What statistic does he cite to back up his assertion? Corporate earnings, retail sales or new housing starts? Nah, that stuff is strictly for amateurs.
The number of people searching for the term “economic depression” on Google is down to normal levels, indicating a shift in consumer sentiment Summers told the group.
But what Summers failed to disclose was that search traffic for “hurtling uncontrollably toward the Sun” and “9th Circle of Economic Hell” was up 24% and 31%, respectively.
If you begin to notice Summers carrying a Magic 8 Ball to Obama’s meetings, run for the hills. Quickly.
Friday, July 17, 2009
This clip highlights one of my pet peeves with the President – his insistence on the use of the summary statement as a CYA (“As I’ve maintained from the start of the campaign”, “As I’ve stated on numerous occasions”, etc.), even when the facts would seem to contradict him.
Not that the media would call him on it.
H/T: The Weekly Standard
Time again for "Big Fat Friday Free For All", your chance to sound off. What's on your mind? Lots going on out there--health care, cap and trade, Joe Biden's malapropisms, Robert Thorn's parody posts....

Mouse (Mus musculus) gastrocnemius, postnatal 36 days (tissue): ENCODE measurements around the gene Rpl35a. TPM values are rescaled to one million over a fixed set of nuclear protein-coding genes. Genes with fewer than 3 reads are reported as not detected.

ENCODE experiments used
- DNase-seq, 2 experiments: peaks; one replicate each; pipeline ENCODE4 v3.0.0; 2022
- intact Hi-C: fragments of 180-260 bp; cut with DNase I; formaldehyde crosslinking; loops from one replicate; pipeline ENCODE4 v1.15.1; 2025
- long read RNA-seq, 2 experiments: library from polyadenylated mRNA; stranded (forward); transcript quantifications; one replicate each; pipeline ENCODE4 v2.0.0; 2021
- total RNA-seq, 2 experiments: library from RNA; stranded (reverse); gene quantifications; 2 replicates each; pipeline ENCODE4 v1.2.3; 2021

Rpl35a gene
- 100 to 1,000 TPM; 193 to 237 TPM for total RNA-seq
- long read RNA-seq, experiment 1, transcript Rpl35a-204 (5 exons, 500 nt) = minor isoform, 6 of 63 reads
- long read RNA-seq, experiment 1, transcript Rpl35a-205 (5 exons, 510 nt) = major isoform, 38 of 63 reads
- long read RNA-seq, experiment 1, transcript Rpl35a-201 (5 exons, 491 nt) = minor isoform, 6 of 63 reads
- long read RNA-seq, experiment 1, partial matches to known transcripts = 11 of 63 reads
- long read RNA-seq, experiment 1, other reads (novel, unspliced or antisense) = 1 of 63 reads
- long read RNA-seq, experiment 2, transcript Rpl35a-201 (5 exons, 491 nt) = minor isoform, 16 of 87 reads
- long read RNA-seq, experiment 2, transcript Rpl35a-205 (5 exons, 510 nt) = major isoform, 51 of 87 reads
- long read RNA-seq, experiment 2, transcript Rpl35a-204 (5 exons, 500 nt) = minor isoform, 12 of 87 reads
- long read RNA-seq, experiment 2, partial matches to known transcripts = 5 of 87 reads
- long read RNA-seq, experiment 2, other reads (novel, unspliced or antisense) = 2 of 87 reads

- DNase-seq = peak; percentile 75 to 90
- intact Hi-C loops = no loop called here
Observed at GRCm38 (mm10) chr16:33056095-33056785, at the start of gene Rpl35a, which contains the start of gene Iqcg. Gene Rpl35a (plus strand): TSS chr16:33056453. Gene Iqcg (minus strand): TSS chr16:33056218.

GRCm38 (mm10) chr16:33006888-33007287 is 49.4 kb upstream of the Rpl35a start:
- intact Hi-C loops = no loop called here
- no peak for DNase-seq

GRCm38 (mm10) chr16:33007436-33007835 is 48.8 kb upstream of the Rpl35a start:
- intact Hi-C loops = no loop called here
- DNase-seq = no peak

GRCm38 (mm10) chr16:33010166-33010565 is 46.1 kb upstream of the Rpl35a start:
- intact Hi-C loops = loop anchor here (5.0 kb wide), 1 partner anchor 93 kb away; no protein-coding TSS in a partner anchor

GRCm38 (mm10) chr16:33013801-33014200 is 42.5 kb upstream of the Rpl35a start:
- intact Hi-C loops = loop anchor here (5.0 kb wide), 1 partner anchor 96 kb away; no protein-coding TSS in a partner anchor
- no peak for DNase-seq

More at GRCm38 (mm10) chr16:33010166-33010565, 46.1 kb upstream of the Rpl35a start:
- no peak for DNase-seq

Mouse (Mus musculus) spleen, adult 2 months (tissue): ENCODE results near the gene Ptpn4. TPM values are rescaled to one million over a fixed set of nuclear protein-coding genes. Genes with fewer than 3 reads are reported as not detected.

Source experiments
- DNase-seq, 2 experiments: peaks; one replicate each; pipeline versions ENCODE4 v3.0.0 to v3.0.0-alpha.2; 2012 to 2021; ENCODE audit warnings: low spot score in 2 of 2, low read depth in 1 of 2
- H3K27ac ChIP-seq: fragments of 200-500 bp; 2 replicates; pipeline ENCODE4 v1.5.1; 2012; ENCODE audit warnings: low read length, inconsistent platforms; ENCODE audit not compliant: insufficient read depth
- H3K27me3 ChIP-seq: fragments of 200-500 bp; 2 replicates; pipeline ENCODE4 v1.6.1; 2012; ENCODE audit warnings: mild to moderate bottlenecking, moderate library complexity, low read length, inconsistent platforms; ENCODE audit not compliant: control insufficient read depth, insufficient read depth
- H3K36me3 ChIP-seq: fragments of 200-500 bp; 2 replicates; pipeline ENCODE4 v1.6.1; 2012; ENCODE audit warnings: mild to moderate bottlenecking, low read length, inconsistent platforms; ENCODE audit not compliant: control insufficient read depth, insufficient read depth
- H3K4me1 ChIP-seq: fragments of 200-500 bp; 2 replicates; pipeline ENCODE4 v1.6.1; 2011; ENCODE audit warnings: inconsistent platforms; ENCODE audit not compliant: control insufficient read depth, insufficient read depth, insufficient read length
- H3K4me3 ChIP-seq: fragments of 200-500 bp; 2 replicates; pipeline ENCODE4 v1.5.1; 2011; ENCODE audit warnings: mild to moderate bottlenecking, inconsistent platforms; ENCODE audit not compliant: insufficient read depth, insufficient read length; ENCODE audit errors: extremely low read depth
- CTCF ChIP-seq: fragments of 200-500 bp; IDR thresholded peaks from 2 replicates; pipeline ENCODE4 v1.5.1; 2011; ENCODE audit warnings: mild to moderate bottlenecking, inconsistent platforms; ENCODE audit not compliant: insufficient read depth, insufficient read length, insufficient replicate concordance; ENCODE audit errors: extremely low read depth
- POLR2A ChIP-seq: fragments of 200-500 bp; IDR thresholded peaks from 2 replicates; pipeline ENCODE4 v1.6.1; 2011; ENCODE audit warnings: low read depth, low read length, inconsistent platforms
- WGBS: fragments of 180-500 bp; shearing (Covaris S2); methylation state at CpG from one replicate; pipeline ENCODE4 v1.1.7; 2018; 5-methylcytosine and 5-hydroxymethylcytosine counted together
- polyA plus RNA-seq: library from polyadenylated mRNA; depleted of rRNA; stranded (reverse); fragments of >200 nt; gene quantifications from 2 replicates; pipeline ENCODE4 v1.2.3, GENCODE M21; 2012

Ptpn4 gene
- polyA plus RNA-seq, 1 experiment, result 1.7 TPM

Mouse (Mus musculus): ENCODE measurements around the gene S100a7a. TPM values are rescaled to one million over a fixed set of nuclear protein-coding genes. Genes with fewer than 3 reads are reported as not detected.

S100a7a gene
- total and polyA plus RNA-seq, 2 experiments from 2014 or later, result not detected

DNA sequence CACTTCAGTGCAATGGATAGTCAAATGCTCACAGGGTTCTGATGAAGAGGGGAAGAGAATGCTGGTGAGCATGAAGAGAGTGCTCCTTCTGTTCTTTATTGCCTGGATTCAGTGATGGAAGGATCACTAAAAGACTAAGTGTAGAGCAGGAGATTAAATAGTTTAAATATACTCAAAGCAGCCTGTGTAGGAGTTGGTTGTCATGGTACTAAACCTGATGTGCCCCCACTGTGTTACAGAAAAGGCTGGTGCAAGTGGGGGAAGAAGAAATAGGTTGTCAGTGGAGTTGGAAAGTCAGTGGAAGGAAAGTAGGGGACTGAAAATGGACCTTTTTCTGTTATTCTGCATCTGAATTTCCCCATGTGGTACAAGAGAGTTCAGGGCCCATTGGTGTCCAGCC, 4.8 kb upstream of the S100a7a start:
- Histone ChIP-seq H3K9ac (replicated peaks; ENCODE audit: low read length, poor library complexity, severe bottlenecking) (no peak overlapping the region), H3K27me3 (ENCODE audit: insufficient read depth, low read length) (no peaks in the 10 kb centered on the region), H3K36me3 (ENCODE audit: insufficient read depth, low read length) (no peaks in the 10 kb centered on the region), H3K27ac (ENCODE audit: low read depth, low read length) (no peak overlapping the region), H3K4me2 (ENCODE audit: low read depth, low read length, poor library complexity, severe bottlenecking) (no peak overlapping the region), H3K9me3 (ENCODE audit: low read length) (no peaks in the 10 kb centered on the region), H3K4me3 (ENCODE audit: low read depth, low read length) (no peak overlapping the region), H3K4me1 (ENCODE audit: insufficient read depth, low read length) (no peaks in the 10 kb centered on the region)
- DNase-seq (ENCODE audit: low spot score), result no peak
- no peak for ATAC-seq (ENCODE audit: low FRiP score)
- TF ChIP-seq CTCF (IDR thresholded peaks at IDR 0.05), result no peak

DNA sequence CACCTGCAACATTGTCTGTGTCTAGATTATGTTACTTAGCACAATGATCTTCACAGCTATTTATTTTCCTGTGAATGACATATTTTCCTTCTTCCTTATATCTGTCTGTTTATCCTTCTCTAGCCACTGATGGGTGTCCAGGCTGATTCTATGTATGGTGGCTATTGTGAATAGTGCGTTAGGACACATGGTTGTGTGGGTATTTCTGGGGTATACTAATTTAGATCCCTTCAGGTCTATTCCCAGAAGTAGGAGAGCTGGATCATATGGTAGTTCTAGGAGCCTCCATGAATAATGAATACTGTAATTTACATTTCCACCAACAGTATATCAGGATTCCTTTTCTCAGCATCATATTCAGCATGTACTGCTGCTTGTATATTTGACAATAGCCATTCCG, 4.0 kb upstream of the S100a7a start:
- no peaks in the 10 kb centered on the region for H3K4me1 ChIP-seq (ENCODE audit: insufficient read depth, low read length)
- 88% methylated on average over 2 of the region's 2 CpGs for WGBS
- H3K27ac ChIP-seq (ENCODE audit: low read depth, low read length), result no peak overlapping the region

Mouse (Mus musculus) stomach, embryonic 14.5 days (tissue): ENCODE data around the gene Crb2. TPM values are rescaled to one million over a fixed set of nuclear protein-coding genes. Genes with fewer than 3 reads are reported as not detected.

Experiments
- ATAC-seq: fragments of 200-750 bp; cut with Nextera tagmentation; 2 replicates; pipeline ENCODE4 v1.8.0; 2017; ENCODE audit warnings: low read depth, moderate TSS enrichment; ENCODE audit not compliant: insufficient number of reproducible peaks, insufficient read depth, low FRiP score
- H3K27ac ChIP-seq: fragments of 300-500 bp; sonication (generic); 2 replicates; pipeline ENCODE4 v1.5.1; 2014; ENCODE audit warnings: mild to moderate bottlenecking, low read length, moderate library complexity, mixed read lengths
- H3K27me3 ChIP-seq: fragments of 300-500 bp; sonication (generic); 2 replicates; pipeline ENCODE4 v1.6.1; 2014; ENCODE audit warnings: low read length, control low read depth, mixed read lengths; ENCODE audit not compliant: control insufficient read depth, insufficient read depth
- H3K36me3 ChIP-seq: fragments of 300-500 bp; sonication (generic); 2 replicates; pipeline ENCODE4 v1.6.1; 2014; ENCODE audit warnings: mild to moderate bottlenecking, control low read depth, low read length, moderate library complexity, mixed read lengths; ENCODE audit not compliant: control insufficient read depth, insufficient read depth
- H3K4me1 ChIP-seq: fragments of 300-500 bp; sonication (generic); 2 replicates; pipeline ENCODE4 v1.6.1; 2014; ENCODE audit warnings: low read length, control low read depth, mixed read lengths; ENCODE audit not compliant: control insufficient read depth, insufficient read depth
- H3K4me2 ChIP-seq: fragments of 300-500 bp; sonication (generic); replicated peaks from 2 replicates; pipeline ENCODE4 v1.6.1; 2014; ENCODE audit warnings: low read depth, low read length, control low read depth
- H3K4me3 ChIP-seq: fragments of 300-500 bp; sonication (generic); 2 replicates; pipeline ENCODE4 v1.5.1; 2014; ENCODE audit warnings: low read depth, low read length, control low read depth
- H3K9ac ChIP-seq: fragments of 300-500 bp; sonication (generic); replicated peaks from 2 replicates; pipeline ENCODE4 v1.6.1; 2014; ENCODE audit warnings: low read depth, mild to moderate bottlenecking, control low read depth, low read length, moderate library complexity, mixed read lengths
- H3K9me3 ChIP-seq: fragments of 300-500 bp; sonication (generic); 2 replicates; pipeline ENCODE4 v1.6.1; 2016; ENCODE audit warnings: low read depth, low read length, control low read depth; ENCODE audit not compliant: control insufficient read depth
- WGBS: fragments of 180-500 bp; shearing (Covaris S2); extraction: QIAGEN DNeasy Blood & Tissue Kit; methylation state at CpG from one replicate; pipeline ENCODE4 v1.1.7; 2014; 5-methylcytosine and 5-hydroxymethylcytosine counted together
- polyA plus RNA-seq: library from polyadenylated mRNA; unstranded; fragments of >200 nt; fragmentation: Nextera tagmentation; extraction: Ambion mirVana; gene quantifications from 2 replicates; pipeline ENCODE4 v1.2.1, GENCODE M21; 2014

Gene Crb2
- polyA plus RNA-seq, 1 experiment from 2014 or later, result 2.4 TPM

What are you reading? I'm reading "Plain, Honest Men: The Making of the American Constitution".
Thursday, July 16, 2009
I keep looking over to Slate.com for its link to “Bidenisms”, but no such luck…
I think as things shake out, it will turn out to be pretty much as the CIA says...that there was no need to tell Congress yet--and that the leaks that came out of the Congress after Panetta's admission were a good sign of why it is you keep stuff FROM Congress until you absolutely have to tell them.
What bothers me at this point though is WHY THE HELL WE HAVEN'T HAD THIS PROGRAM UP AND OPERATIONAL? Here I am, fat, dumb, and happy since 9-11, thinking that we had guys out there around the world taking these Islamo-fascists down one at a time (a la Spielberg's "Munich"). But no. We were just talking about it. We were just planning it. We were doing just enough to not have to tell Congress about it.
Al-Quaeda must be quaking in its boots.